Dr. Lanska of the University of Wisconsin School of Medicine and Public Health and the Medical College of Wisconsin has no relevant financial relationships to disclose.)
This article includes discussion of complex II deficiency, succinate cytochrome C reductase deficiency, succinate ubiquinone oxidoreductase deficiency, and succinate dehydrogenase deficiency. The foregoing terms may include synonyms, similar disorders, variations in usage, and abbreviations.
Historical note and terminology
The electron transport chain, located in the inner mitochondrial membrane, is the site of oxidative phosphorylation, the metabolic pathway in which cells use enzymes to oxidize nutrients, thereby releasing energy that is used to reform adenosine triphosphate (ATP).NADH and succinate generated in the Krebs citric acid cycle are oxidized, releasing energy to power ATP synthase.
Within mitochondria, complex II links the 2 key cellular energy-conversion pathways: complex II serves as succinate dehydrogenase (SDH) in the Krebs cycle, and as succinate ubiquinone oxidoreductase, 1 of 5 complexes of the mitochondrial oxidative phosphorylation system. In particular, complex II couples the oxidation of succinate to fumarate in the citric acid cycle with the reduction of ubiquinone (coenzyme Q) to ubiquinol in the electron transport chain.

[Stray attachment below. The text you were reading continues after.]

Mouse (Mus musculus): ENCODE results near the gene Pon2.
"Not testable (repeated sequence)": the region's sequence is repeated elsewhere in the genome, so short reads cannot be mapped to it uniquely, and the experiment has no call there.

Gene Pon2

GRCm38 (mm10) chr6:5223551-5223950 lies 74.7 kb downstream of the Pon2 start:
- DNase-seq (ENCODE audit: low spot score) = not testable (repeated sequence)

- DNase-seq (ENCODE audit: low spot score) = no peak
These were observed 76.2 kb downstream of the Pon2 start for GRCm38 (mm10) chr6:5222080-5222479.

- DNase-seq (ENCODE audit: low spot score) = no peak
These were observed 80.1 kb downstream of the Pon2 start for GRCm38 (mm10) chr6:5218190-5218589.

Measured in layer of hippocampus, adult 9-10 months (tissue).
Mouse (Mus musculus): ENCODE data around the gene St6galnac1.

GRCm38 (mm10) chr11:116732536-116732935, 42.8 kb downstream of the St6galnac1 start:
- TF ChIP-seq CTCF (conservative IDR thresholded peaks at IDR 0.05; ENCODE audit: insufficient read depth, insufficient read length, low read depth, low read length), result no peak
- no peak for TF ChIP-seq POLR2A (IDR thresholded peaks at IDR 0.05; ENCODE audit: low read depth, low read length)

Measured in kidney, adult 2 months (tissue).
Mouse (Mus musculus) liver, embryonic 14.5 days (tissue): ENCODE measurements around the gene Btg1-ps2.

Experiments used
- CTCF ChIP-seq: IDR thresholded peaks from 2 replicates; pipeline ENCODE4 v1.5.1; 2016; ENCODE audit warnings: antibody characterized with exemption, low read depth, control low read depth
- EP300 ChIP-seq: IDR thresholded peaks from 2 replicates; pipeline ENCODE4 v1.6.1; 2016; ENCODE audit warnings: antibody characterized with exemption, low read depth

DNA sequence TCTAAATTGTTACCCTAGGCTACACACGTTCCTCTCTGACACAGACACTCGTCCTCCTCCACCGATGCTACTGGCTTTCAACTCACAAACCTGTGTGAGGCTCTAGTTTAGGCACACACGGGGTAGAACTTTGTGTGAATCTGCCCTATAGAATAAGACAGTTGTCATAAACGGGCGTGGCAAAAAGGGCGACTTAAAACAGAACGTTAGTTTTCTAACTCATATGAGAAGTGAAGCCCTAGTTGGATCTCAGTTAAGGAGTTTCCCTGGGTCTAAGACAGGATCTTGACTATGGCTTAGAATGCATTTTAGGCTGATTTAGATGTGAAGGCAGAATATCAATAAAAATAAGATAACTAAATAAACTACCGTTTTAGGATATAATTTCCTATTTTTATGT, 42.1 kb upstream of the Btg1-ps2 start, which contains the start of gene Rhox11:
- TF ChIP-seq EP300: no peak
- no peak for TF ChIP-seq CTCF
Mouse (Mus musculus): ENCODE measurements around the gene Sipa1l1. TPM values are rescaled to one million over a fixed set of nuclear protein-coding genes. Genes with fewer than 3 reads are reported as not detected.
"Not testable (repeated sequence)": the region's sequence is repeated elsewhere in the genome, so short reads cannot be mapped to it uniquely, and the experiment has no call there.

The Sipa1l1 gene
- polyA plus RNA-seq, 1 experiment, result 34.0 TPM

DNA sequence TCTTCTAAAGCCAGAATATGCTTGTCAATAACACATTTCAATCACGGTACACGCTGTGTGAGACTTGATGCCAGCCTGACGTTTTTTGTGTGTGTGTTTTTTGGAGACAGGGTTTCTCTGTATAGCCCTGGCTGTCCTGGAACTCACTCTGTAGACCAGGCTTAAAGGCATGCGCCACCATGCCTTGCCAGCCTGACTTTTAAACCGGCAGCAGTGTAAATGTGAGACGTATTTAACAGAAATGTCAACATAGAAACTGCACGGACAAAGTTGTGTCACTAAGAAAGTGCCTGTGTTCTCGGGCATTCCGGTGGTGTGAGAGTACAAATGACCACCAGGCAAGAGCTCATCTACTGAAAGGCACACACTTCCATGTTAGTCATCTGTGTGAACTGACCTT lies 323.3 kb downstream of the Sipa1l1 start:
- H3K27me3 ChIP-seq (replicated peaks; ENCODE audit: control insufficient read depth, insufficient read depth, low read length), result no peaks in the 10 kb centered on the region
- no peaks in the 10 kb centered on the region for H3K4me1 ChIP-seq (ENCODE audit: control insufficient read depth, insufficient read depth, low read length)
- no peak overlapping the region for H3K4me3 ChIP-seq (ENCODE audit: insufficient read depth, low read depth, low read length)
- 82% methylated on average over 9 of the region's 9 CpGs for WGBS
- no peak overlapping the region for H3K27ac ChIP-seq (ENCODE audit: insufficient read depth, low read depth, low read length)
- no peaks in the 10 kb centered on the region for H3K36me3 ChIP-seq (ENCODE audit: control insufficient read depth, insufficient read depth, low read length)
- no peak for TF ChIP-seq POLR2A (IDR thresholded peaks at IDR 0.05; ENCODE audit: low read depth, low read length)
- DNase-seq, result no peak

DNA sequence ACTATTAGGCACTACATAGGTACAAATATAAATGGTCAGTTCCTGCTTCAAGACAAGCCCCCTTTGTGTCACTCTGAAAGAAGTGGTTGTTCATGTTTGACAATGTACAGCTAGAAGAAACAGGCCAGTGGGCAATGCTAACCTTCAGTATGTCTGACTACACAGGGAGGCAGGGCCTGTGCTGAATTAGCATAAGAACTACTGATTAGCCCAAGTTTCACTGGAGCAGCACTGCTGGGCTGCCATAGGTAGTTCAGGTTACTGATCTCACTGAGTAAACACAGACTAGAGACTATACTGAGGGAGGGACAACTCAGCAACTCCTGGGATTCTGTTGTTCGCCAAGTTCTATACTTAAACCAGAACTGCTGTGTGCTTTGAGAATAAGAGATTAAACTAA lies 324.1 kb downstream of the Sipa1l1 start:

Complex II is a heterotetramer (ie, is protein containing 4 noncovalently bound subunits, wherein the subunits are not all identical) with 4 dissimilar subunits: SdhA, SdhB, SdhC, and SdhD.
The subunits form a membrane-bound cytochrome b complex with 6 transmembrane helices containing 1 heme b group and a ubiquinone-binding site.
Although all of the elements of the respiratory chain function in the mitochondria, many of the subunits are encoded genetically in the nucleus and imported into the mitochondria. Complex II is made of 4 subunits (A, B, C, D), all of which are autosomally encoded (ie, encoded in the nucleus) by the succinate dehydrogenase (SDH) genes (SDHA, SDHB, SDHC, and SDHD). Other factors and cofactors needed for complex II activity are riboflavin, iron, cytochrome b560, and ubiquinone (coenzyme Q). Complex II activity is often measured together with complex III activity as succinate cytochrome C reductase activity.
Isolated complex II deficiency was first inferred in 2 siblings with mental retardation, seizures, myoclonus, and ataxia (Riggs et al 1984). Since that report a variety of other phenotypes have been reported, including Leigh disease (Martin et al 1988; Burgeois et al 1992), leukodystrophy (Alsto et al 2012; Ohlenbusch et al 2012), encephalomyopathy (Jackson et al 2014), Kearns-Sayre syndrome and other mitochondrial myopathies (Rivner et al 1989; Sonam et al 2014), rhabdomyolysis and hemolytic uremic syndrome (Micheletti et al 2011), cardiomyopathy with variable associated neurologic manifestations (psychiatric abnormalities, optic atrophy, oculomotor abnormalities, progressive polyneuropathy) (Angelini et al 1993; Sonam et al 2014; Alston et al 2015; Courage et al 2017), and late-onset progressive neurodegeneration (Taylor et al 1996). In persons of northern Swedish descent, a myopathic phenotype due to a combination of complex II, complex III, and aconitase deficiencies has been described (Hall et al 1993). Complex II (alone or in combination with other elements of the mitochondrial oxidative phosphorylation system) has also been reported to be abnormal in many neurodegenerative disorders, but these biochemical findings are most likely secondary events.
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